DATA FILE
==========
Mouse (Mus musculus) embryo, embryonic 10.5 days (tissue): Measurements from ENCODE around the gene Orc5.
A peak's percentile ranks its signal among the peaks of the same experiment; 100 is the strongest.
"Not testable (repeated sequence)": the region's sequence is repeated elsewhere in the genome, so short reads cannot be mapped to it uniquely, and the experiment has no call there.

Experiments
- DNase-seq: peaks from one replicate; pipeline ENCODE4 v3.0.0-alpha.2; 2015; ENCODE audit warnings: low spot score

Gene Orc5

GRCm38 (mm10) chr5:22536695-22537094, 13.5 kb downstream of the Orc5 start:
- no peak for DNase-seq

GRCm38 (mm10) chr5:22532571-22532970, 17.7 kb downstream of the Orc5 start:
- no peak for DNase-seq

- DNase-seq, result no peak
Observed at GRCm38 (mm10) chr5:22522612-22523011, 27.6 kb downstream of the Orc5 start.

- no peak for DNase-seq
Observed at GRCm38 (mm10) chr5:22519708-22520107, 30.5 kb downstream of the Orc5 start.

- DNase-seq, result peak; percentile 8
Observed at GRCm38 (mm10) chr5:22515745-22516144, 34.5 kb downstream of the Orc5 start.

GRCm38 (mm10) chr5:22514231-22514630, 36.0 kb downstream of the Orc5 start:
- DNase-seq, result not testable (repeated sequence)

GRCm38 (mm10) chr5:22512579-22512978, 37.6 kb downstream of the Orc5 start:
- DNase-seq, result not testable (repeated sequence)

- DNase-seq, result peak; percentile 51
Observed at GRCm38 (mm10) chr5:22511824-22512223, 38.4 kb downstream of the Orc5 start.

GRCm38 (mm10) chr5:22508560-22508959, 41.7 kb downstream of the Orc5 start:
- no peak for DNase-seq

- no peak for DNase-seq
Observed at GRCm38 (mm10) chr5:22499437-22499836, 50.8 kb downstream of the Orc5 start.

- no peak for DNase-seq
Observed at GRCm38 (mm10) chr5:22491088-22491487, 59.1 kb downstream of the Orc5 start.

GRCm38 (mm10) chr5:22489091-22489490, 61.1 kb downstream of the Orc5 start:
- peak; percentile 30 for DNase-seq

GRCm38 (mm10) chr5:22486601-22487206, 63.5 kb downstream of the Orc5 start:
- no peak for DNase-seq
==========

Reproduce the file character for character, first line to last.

Mouse (Mus musculus) embryo, embryonic 10.5 days (tissue): Measurements from ENCODE around the gene Orc5.
A peak's percentile ranks its signal among the peaks of the same experiment; 100 is the strongest.
"Not testable (repeated sequence)": the region's sequence is repeated elsewhere in the genome, so short reads cannot be mapped to it uniquely, and the experiment has no call there.

Experiments
- DNase-seq: peaks from one replicate; pipeline ENCODE4 v3.0.0-alpha.2; 2015; ENCODE audit warnings: low spot score

Gene Orc5

GRCm38 (mm10) chr5:22536695-22537094, 13.5 kb downstream of the Orc5 start:
- no peak for DNase-seq

GRCm38 (mm10) chr5:22532571-22532970, 17.7 kb downstream of the Orc5 start:
- no peak for DNase-seq

- DNase-seq, result no peak
Observed at GRCm38 (mm10) chr5:22522612-22523011, 27.6 kb downstream of the Orc5 start.

- no peak for DNase-seq
Observed at GRCm38 (mm10) chr5:22519708-22520107, 30.5 kb downstream of the Orc5 start.

- DNase-seq, result peak; percentile 8
Observed at GRCm38 (mm10) chr5:22515745-22516144, 34.5 kb downstream of the Orc5 start.

GRCm38 (mm10) chr5:22514231-22514630, 36.0 kb downstream of the Orc5 start:
- DNase-seq, result not testable (repeated sequence)

GRCm38 (mm10) chr5:22512579-22512978, 37.6 kb downstream of the Orc5 start:
- DNase-seq, result not testable (repeated sequence)

- DNase-seq, result peak; percentile 51
Observed at GRCm38 (mm10) chr5:22511824-22512223, 38.4 kb downstream of the Orc5 start.

GRCm38 (mm10) chr5:22508560-22508959, 41.7 kb downstream of the Orc5 start:
- no peak for DNase-seq

- no peak for DNase-seq
Observed at GRCm38 (mm10) chr5:22499437-22499836, 50.8 kb downstream of the Orc5 start.

- no peak for DNase-seq
Observed at GRCm38 (mm10) chr5:22491088-22491487, 59.1 kb downstream of the Orc5 start.

GRCm38 (mm10) chr5:22489091-22489490, 61.1 kb downstream of the Orc5 start:
- peak; percentile 30 for DNase-seq

GRCm38 (mm10) chr5:22486601-22487206, 63.5 kb downstream of the Orc5 start:
- no peak for DNase-seq